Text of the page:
Application of Microwave‐Assisted Technologies for the Analysis of Chlorinated Solvents in Rock Samples
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It has been a direction for research of late to examine the extraction process of volatile organic compounds (VOCs) from solid matrices. Removal of VOCs from a solid matrix can be challenging due to the nature of the analyte and that of the containing media. There are established techniques that have been employed in the past; however when dealing with matrices of low permeability, the established methods are not up to task. They fail due to one or more of the following reasons: prohibitive time requirements, which can be as high as eight weeks; cost due to solvent purchasing and disposal, labor, etc.; or negative bias resulting from analyte loss, a regularly experienced issue when measuring compounds of high volatility. The need for an efficient process, both in time and cost, that can avoid the all too common analyte loss or equally as serious issue of cross contamination is great. The wide spread appearance of these compounds coupled with their harmful effects makes the need to quantify them (and remediate if necessary) a high priority. The objective of this research project was to use microwave assisted technologies in the analysis of chlorinated solvents present in rock samples. The rock samples used in this research were collected from a sampling site in Guelph, Ontario, Canada. The rock cores were from a dolostone aquifer, and as such possessed low permeability for analyte extraction while containing significant moisture internally in micropores. Through the use of microwave heating, purge-and-trap concentration, as well as cryotrap focusing, the technique allows obtaining results comparable to the established MAE-GC-μECD method without the additional cost of extraction solvent, as well as without the risk of analyte loss or sample cross-contamination from aliquot removal. Additionally, the method is more iv selective, as it allows the operator to monitor relevant ion fragments owing to the use of a mass selective detector. This selectivity is invaluable when performing extractions of environmental samples that often can be contaminated with numerous pollutants.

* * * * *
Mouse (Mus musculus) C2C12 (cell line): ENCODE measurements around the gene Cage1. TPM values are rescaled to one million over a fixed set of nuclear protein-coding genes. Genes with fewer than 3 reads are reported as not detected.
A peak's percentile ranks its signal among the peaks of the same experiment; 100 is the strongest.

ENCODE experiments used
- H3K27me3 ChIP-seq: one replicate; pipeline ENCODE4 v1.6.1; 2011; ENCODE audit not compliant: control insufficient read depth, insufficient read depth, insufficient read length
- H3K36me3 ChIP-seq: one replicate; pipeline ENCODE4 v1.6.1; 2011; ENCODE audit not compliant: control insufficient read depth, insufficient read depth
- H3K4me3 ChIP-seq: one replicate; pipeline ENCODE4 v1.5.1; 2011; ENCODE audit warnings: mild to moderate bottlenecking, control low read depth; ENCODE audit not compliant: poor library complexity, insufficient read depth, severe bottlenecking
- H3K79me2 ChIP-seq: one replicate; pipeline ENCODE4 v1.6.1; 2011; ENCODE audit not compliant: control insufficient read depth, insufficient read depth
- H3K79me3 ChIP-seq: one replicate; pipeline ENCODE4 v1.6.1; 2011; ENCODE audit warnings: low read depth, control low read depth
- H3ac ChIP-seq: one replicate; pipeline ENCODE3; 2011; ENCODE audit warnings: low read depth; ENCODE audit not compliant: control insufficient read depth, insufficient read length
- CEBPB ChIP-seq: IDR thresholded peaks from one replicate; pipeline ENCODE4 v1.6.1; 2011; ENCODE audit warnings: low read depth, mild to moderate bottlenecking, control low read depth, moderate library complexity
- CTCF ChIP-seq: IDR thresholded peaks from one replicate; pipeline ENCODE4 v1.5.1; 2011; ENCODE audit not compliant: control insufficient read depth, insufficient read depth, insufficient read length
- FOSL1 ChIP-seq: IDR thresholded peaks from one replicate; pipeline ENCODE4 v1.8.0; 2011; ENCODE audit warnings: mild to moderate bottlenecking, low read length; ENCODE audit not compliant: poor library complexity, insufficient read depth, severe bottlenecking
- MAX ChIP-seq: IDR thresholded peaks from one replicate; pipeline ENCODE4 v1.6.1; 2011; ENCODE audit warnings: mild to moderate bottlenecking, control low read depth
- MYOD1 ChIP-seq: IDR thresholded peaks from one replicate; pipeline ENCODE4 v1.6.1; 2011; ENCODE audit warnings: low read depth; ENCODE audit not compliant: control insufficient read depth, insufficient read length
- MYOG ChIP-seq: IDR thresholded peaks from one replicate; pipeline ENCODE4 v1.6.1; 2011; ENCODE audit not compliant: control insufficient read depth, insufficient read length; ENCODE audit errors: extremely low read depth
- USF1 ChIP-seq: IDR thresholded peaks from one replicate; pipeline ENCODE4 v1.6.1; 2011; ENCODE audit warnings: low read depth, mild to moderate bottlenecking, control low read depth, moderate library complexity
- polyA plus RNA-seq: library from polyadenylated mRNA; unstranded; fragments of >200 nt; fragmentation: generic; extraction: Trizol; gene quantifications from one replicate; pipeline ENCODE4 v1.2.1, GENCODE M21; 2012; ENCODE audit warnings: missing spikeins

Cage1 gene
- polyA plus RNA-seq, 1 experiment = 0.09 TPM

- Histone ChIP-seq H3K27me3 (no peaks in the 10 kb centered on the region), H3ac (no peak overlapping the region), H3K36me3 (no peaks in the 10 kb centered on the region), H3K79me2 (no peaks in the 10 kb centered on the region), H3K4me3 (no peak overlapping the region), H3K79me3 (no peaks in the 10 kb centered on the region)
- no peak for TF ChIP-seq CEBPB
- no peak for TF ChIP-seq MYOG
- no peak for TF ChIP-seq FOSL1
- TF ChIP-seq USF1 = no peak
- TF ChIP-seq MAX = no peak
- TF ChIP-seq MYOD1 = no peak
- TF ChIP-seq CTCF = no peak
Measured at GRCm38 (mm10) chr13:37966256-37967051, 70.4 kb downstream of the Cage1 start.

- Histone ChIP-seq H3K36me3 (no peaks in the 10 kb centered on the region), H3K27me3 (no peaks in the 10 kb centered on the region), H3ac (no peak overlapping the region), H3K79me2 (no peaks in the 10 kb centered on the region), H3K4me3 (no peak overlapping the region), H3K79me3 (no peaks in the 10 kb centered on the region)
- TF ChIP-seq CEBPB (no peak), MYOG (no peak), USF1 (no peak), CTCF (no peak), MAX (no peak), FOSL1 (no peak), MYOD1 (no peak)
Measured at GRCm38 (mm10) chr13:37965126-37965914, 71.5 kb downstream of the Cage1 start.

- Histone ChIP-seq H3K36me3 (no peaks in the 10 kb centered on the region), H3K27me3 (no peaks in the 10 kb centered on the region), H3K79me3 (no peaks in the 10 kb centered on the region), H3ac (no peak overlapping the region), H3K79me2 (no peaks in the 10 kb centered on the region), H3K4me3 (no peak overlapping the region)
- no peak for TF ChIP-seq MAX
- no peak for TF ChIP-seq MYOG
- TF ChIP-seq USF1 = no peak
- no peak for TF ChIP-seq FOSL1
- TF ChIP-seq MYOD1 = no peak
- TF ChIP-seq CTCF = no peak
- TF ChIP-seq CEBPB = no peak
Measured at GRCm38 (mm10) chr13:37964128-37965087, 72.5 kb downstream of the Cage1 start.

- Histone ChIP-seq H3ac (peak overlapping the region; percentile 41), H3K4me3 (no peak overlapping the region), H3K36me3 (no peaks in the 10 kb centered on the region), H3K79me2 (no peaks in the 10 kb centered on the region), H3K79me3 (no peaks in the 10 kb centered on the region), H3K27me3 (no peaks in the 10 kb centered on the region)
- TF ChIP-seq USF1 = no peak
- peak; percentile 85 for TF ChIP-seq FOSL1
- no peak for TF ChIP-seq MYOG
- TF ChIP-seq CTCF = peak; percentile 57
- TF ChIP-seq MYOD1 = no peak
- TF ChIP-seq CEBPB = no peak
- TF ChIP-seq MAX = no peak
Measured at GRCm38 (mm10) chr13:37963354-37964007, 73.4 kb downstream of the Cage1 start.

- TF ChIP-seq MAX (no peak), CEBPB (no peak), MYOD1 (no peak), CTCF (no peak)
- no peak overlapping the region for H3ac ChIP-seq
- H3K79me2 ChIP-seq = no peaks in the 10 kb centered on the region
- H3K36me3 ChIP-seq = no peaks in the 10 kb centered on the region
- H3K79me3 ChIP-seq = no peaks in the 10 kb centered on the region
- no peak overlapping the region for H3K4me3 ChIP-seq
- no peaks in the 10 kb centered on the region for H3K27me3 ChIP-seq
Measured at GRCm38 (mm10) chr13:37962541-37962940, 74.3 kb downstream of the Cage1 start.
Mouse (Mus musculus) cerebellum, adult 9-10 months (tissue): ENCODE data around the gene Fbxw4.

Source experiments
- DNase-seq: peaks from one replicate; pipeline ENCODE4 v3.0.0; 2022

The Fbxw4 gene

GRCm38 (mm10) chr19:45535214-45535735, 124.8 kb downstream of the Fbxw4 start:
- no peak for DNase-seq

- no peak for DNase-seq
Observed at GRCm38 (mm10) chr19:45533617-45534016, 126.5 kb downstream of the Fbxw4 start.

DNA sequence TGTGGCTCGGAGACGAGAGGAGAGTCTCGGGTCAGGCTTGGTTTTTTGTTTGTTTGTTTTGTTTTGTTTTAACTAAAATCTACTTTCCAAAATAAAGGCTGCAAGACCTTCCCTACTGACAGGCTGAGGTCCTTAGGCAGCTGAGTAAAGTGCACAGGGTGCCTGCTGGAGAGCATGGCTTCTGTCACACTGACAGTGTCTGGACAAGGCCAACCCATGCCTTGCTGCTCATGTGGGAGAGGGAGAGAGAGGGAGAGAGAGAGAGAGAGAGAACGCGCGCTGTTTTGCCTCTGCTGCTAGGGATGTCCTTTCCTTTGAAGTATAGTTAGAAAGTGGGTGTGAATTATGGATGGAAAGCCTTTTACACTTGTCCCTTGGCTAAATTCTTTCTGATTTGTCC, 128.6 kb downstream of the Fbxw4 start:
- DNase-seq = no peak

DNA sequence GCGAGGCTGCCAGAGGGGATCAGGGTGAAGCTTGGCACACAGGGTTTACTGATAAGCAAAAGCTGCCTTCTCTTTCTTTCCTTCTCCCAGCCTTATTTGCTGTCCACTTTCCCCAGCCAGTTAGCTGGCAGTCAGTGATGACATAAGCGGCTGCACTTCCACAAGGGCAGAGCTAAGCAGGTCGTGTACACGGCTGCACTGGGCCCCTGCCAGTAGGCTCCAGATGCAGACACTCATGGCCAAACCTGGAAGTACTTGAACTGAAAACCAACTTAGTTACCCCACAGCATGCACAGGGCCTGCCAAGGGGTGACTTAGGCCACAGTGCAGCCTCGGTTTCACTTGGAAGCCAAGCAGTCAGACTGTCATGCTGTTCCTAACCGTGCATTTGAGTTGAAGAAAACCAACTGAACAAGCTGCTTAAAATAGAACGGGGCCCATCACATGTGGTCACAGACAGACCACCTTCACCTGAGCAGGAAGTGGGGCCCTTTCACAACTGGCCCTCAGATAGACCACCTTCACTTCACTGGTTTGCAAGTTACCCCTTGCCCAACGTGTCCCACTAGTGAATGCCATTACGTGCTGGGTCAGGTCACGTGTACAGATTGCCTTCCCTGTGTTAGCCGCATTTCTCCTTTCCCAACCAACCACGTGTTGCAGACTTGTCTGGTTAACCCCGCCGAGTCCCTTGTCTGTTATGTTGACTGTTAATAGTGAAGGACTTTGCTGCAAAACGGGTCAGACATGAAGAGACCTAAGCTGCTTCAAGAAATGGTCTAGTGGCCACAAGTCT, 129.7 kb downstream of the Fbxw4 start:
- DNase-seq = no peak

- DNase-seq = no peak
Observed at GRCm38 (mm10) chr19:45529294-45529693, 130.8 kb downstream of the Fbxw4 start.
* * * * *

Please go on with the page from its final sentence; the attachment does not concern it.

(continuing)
Cite this work
Matthew Kusinski (2012). Application of Microwave‐Assisted Technologies for the Analysis of Chlorinated Solvents in Rock Samples. UWSpace. http://hdl.handle.net/10012/6535